Thu 3 Apr 2008
Tom Elliot (Pleiades Project) sent me a link to a pretty hilarious discussion attempting to place archaeologists into a taxonomy based on their data sharing habits.
Tom self identifies as a “cranky space monkey“, and points to Bill Carahrer who thinks of himself as a squirrel. This was all touched off by Charles Watkinson who said that “grey panthers” (tenured people at the top of their field) are far more likely to experiment with total data transparency than would struggling junior faculty or graduate students.
Of course, Watkins has a good point, and has some more good thoughts about ways to link data publication with narrative publication. Sebastian Heath added some interesting discussion about back-and-forth linking between primary data and published narratives. I’ve been thinking about these issues too, and am working with my colleague Erik Wilde on a (hopefully) elegant approach to the issue based on his work on Linkbases. We’ll try to have something to publicly demo in the next few months.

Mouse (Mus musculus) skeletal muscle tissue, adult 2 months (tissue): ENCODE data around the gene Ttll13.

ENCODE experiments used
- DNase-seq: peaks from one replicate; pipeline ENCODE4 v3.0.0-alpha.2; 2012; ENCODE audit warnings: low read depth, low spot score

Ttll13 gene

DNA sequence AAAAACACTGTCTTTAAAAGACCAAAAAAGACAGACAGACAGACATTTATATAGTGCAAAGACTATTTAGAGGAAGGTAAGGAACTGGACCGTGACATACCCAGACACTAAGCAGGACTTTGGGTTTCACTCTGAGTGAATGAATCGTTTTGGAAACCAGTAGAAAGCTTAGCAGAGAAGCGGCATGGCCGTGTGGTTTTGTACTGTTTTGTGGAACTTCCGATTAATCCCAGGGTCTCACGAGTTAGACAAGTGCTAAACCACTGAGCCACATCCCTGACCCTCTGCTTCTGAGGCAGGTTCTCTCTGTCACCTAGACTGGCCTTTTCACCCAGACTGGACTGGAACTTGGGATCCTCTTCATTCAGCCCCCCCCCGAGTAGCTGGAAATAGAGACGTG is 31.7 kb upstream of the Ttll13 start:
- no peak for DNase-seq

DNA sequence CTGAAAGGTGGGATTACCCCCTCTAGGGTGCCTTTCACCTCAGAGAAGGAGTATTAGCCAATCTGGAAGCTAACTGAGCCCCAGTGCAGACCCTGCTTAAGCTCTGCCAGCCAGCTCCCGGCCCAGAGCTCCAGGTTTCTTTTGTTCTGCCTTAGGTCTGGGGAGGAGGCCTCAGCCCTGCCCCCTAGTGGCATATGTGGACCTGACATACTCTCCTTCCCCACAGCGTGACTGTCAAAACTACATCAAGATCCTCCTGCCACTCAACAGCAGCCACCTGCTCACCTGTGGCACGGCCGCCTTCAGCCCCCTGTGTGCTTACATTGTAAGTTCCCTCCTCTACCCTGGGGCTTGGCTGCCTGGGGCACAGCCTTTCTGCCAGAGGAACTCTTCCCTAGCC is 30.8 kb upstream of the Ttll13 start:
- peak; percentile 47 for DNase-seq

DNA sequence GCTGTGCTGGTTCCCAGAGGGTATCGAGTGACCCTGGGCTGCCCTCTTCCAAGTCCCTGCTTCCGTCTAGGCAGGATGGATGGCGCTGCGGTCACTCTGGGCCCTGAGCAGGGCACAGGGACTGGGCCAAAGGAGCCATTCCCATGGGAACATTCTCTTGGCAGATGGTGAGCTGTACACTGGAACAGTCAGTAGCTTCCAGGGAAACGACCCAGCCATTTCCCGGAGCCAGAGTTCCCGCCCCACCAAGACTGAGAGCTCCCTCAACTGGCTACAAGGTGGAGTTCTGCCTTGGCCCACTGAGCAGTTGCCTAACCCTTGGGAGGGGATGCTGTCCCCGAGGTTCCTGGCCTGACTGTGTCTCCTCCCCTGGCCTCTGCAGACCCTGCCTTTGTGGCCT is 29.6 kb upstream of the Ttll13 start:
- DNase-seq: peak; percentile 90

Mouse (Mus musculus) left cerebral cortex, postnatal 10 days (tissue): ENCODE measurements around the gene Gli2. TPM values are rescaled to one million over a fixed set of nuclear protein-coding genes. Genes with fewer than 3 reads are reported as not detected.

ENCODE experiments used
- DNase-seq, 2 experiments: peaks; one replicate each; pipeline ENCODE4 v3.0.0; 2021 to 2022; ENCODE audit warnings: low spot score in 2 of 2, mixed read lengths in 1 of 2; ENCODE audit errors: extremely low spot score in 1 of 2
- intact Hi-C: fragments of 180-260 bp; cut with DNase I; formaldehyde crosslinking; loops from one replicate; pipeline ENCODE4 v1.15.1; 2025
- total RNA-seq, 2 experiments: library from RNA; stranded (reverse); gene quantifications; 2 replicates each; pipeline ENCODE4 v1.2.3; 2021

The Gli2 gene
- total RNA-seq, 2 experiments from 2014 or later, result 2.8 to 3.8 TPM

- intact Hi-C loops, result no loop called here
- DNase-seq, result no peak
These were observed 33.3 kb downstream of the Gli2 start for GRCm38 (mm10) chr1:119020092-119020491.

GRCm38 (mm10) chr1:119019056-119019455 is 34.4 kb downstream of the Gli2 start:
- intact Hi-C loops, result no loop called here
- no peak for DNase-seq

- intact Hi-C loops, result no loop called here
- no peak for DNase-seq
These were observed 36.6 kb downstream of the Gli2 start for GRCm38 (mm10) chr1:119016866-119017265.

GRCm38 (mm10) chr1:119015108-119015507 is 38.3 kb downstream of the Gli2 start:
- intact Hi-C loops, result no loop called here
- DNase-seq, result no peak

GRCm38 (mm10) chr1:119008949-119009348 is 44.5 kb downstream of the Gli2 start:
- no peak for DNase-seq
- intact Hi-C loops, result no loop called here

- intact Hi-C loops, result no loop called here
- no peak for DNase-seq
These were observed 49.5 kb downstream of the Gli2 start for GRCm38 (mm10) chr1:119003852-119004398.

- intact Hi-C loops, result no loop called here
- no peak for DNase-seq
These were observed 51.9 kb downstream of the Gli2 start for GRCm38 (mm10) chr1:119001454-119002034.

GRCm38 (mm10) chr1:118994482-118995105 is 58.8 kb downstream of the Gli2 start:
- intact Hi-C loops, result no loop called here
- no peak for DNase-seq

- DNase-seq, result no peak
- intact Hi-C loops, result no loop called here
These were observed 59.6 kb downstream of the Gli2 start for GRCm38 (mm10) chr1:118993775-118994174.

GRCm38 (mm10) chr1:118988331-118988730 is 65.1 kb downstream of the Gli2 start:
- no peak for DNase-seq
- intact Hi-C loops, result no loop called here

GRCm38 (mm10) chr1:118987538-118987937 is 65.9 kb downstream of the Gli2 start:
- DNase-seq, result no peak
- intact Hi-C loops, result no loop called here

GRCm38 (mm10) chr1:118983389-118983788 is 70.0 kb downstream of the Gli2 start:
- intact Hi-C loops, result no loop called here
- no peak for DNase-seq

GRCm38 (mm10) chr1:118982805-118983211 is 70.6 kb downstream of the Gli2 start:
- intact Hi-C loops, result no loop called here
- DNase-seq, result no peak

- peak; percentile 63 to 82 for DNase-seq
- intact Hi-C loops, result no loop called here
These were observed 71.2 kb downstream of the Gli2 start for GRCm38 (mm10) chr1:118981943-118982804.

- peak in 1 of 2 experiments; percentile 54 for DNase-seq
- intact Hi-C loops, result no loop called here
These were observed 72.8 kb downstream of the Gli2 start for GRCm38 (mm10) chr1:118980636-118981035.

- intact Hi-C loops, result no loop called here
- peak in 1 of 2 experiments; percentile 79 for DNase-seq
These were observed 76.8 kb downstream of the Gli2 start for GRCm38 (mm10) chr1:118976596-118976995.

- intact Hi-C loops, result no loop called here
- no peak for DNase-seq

Back to the taxa. In general, I also think that “grey panthers” are more likely to publish data than junior scholars, because junior researchers have more reason to be risk adverse. That said, like most things, there are plenty of exceptions. Some senior people may have excellent publication records but have shoddy field documentation and don’t like the idea of transparency. Some junior people act very openly with their material. Open Context has a mixture of datasets contributed from very prominent “grey panthers” (see Petra) and junior researchers who like this opportunity to advertise the quality of their research (see Justin Lev-Tov’s zooarch analysis of Hazor material).
As far as my own taxonomic self-identification, that’s a hard question. Open Context has been my main project for some time now, and its main aim thus-far has been to validate a common data model with lots of eclectic stuff (though we’re transitioning over to doing more thematic collection building). I’ve been eclectic and opportunistic in building Open Context content (and refining schema mapping processes etc.) with whatever people want to provide.
So I guess that makes me something like an Eastern Bluebird, since they build nests out of whatever is handy.